Best Ohio Sexual Harassment Attorney Answer: What if I make a sexual harassment complaint against my manager and nothing is done? How can I stop my co-workers from sexually harassing me? What should I do if my daughter is being sexually harassed at work?
Cleanup on aisle 3! In a recent filed case, grocery store giant Kroger was alleged to have allowed the sexual harassment of a teenage employee to continue for years without any action from her store manager. Sexual harassment is horrible but sexual harassment of minors is unconscionable. Unfortunately, as our employment discrimination lawyers
have blogged before, sexual harassment of teenage girls in the workforce is a real problem that we fight regularly. It is truly disturbing to even think about how many cases of sexual harassment of teenagers that out attorneys have addressed and blogged about.
This newest sexual harassment lawsuit alleges that: “Kroger hired the employee as a courtesy clerk at a North Little Rock store when she was 15 years of age. She experienced sexual comments from a male co-worker almost twice her age over a period of several years. The employee’s repeated complaints to store management failed to stop the harassment until she finally called the company’s hotline number for assistance.”
After reading these horrific allegations, one may wonder whether an employer is obligated to investigate claims of sexual harassment. The answer is an unequivocal yes. You manager or supervisor cannot turn a blind eye when then learn of possible sexual harassment at work. It does not matter if a manager or boss leans about the sexual harassment by seeing it; hearing about it; or getting a written report detailing the sex harassment. They must immediately take corrective action to stop the sexual harassment.
Under Ohio’s employment laws, R.C. § 4112.99, and the federal law’s Title VII of the Civil Rights Act of 1964, any unwarranted comments or requests of a sexual nature in the workplace can be considered sexual harassment. For a claim of sexual harassment hostile work environment, the harasser does not have to be a direct supervisor but can also be a co-worker or even a client of the company in which the harassed employee is working. Sexual harassment does not simply mean that an individual is touched inappropriately. Any comment regarding one’s sexual habits or about their body can be deemed sexual harassment.
If a complaint of sexual harassment is made, employers are required to take these accusations seriously. A good faith effort must be made in order to ensure that the problem is corrected and the harasser is dealt with. Allowing for sexual harassment to continue after the company has been made aware of its existence is unlawful.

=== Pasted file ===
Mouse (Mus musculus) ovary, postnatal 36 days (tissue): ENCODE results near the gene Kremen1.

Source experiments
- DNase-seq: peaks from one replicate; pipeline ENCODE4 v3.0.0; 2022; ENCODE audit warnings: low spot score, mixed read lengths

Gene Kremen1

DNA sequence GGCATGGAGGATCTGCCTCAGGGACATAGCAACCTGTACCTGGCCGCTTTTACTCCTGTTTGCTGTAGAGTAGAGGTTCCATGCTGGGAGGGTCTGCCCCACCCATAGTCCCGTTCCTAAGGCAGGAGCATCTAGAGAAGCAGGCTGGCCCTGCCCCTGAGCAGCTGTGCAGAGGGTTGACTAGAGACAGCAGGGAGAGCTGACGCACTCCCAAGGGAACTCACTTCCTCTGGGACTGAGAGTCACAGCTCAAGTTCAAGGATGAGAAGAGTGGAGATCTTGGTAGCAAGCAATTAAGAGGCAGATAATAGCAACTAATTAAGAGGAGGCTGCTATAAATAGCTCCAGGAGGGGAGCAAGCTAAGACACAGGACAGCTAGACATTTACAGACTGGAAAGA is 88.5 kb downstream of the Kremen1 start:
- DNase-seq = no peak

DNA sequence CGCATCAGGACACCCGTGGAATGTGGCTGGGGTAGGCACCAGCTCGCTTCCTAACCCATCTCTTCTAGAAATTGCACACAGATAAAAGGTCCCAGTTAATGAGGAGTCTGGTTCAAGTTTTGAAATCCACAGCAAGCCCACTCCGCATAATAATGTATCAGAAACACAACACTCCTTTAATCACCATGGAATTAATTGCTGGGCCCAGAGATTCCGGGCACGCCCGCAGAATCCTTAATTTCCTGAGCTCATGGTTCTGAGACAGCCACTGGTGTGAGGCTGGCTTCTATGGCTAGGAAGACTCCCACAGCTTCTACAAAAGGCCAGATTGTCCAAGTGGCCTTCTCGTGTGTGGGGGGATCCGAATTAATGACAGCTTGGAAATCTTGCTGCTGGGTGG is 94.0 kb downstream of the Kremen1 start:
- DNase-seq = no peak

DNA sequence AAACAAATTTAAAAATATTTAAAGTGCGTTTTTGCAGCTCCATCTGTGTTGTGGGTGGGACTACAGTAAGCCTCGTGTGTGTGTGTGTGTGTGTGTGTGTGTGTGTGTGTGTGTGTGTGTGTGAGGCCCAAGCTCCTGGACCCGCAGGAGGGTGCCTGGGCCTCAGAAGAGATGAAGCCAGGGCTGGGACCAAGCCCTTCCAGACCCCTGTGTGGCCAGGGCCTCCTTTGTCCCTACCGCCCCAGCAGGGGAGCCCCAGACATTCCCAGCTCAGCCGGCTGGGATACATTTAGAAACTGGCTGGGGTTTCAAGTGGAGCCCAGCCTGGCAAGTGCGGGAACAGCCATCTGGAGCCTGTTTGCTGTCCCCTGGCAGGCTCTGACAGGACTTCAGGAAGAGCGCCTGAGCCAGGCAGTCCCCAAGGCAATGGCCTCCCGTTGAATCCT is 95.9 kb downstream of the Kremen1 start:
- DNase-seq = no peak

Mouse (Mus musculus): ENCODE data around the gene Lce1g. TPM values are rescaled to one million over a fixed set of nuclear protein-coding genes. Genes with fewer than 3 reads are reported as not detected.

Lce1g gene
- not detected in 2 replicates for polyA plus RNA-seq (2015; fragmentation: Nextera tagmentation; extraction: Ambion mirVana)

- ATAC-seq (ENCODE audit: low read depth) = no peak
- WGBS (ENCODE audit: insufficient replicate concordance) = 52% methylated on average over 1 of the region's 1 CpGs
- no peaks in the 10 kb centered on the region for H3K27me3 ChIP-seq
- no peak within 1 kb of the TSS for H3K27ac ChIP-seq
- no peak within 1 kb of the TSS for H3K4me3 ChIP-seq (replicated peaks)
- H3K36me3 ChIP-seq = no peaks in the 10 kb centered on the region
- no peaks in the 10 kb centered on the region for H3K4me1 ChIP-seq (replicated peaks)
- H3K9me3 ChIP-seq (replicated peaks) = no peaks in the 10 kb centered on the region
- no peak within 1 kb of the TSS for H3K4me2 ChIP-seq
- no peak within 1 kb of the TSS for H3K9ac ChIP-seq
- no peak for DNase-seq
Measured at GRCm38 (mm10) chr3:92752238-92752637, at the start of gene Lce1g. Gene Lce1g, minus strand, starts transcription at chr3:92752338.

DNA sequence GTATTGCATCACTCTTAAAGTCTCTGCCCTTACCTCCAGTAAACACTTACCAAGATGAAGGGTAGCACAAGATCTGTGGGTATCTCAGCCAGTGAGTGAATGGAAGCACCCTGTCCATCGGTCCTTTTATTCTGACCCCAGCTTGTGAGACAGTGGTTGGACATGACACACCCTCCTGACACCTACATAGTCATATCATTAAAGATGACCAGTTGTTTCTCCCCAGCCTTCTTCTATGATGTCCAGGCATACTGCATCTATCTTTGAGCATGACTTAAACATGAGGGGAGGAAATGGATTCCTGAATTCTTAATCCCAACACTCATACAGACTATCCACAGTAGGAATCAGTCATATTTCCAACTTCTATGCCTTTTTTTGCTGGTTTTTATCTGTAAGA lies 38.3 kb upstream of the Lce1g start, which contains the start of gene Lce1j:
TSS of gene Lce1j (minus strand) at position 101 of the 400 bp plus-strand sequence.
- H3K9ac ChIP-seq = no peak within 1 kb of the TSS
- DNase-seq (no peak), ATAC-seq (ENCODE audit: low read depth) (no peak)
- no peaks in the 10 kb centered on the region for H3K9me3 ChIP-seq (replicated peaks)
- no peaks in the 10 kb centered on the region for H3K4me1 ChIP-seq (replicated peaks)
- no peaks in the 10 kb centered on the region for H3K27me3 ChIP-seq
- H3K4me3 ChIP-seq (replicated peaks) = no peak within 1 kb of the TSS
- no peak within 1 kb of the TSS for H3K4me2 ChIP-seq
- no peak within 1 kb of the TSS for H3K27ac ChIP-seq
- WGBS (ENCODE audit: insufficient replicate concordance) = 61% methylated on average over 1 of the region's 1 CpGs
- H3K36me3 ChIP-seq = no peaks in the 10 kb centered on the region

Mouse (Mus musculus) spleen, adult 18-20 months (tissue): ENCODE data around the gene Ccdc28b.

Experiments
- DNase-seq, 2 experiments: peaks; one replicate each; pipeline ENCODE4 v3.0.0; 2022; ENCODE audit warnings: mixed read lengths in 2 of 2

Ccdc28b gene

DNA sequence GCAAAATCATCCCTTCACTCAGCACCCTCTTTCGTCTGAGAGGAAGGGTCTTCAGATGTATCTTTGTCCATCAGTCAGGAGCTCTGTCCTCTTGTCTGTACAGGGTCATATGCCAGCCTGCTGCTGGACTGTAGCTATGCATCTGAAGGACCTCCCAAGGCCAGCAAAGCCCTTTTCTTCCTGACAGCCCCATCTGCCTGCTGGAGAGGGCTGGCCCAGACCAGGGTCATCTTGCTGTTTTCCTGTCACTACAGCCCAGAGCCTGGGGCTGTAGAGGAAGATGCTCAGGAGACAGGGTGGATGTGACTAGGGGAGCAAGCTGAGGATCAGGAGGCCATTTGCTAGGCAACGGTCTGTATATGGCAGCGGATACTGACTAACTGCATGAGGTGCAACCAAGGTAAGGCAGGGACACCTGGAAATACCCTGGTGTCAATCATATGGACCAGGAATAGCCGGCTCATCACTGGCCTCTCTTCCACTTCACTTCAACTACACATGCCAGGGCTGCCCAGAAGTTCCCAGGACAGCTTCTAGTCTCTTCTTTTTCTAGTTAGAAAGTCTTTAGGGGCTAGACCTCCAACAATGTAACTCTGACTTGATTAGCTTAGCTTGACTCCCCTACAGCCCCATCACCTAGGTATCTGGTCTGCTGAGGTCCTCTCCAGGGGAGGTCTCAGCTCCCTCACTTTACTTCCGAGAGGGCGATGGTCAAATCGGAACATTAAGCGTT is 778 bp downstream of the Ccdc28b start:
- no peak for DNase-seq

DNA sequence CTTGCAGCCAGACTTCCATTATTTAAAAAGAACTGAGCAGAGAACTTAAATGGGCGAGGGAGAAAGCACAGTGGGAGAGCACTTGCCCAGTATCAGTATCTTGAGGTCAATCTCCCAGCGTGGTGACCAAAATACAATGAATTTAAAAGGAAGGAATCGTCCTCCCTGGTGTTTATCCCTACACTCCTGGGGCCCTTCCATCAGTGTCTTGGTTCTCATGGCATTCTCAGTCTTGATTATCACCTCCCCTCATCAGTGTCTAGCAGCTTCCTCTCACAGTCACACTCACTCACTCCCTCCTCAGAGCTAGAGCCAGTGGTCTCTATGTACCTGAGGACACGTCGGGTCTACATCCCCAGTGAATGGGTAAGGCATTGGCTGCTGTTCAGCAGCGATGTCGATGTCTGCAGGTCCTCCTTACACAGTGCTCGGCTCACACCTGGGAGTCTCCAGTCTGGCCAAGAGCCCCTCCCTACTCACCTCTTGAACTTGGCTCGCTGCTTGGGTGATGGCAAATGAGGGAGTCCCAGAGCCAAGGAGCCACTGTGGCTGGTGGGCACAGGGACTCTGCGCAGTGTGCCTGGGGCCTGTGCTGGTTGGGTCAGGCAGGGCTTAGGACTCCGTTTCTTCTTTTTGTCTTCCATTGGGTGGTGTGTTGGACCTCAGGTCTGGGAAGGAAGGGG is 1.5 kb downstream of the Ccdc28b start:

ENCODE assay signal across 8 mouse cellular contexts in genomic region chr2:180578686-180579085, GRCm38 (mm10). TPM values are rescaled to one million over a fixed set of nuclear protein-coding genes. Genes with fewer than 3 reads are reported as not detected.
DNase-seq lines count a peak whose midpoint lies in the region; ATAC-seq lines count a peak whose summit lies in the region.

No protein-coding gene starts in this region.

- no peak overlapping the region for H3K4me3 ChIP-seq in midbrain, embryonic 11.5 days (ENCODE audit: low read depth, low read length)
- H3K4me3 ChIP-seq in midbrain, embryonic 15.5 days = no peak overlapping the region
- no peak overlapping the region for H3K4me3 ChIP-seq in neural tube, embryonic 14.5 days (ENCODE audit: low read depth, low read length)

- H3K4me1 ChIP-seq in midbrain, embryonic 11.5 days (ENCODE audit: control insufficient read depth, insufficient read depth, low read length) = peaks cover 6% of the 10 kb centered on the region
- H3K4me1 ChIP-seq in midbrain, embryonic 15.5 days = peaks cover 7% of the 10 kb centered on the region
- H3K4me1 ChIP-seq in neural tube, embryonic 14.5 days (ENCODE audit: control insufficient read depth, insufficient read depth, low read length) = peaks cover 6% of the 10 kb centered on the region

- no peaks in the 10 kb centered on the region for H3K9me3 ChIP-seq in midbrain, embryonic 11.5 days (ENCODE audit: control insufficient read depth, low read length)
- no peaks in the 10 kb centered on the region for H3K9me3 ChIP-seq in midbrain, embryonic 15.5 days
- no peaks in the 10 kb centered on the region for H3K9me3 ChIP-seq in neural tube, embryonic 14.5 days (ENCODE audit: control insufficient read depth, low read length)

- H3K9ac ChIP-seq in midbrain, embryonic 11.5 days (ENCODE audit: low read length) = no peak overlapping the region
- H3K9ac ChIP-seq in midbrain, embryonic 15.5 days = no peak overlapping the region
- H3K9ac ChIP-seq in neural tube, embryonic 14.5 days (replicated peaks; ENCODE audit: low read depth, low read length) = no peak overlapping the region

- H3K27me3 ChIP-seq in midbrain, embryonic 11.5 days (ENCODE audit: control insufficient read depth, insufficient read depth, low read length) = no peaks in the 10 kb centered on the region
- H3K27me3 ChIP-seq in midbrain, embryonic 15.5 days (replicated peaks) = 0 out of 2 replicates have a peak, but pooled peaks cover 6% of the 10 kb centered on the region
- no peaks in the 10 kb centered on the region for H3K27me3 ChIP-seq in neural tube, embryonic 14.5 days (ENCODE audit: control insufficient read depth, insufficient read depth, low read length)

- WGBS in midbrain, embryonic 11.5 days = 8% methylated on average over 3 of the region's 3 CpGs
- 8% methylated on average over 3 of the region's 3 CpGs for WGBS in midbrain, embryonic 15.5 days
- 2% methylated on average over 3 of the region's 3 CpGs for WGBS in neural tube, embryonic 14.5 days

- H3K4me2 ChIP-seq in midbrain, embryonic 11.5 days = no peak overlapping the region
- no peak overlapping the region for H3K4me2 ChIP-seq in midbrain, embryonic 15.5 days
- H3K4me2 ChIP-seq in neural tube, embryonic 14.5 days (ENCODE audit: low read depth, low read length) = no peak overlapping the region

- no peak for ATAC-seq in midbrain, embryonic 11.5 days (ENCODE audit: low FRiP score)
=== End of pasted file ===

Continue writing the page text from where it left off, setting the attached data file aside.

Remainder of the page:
As the Kroger case exemplifies, it is important to be persistent in regard to reporting sexual harassment. Employers are required to take these claims seriously which means that if you do not see any improvement after making one complaint, it is important to continue to make complaints until corrective action is taken or get the help of a gender discrimination lawyer.
Because Kroger refused to clean up the sexual harassment in aisle 3, they face a costly employment discrimination lawsuit.
Sexual harassment is unlawful under Title VII of the Civil Rights Act of 1964 and similar Ohio laws. Sexual harassment is a form of gender discrimination. If you feel that you are being sexually harassed or are working in a sexually charged or hostile working environment, you should not wait to call the right attorney at 866-797-6040 to schedule a free and confidential consultation. At The Spitz Law Firm, you will meet with a sexual harassment lawyer/hostile work environment attorney to find out what your legal rights are and the best way to protect them. Sexual harrassment is a form of gender discrimination, and employers should be held accountable if they discriminate against female workers in any fashion – but particularly for sexual harrassment. It does not matter if you have been wrongfully fired or are still employed, there is no reason to wait to find out what your legal rights are and how to protect yourself from sexual harassment and gender discrimination.
The materials available at the top of this page and at this gender discrimination, wrongful termination, and sex harassment law website are for informational purposes only and not for the purpose of providing legal advice. If you are still asking “what should I do …”, “I’m being sexually harassed …” “my supervisor grabbed my…”, “my boss is touching…,” “I’ve been wrongfully terminated,” or “how do I …”, your best course is to contact an Ohio sexual harassment attorney/hostile work environment lawyer to obtain advice with respect to sexual harassment/hostile work environment questions or any particular employment law issue. Use and access to this employment law website or any of the links contained within the site do not create an attorney-client relationship. The legal opinions expressed at the top of this page or through this employment law website are the opinions of the individual lawyer and may not reflect the opinions of The Spitz Law Firm, Brian Spitz, or any individual attorney.